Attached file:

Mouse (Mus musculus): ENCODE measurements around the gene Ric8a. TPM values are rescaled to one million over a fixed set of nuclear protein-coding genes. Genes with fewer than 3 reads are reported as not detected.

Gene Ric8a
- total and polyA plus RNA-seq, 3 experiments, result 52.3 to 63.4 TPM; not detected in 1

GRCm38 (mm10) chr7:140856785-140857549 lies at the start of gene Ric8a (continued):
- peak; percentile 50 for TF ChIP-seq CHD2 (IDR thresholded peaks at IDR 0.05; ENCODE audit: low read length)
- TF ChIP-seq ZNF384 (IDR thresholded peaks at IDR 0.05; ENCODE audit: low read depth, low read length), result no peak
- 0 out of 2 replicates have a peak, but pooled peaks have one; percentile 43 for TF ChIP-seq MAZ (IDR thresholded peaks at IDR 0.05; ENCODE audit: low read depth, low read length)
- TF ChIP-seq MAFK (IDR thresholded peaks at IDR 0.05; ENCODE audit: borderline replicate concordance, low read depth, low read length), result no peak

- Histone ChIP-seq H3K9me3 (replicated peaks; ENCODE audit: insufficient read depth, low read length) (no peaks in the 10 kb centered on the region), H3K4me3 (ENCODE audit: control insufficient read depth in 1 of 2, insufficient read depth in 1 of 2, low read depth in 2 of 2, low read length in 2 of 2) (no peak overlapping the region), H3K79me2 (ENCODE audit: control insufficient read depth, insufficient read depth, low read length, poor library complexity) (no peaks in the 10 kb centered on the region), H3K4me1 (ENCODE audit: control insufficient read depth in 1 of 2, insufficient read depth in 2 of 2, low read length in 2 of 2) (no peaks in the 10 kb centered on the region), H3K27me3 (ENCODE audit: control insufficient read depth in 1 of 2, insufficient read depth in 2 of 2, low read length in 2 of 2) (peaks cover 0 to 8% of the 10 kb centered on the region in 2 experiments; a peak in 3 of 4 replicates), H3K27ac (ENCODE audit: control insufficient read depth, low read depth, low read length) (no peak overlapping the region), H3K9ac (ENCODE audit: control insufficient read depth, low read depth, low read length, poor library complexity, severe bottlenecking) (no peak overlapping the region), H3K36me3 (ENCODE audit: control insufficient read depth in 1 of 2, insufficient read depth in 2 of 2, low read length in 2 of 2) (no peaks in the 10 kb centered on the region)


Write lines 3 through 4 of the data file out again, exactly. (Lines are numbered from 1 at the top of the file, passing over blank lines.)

- total and polyA plus RNA-seq, 3 experiments, result 52.3 to 63.4 TPM; not detected in 1

GRCm38 (mm10) chr7:140856785-140857549 lies at the start of gene Ric8a (continued):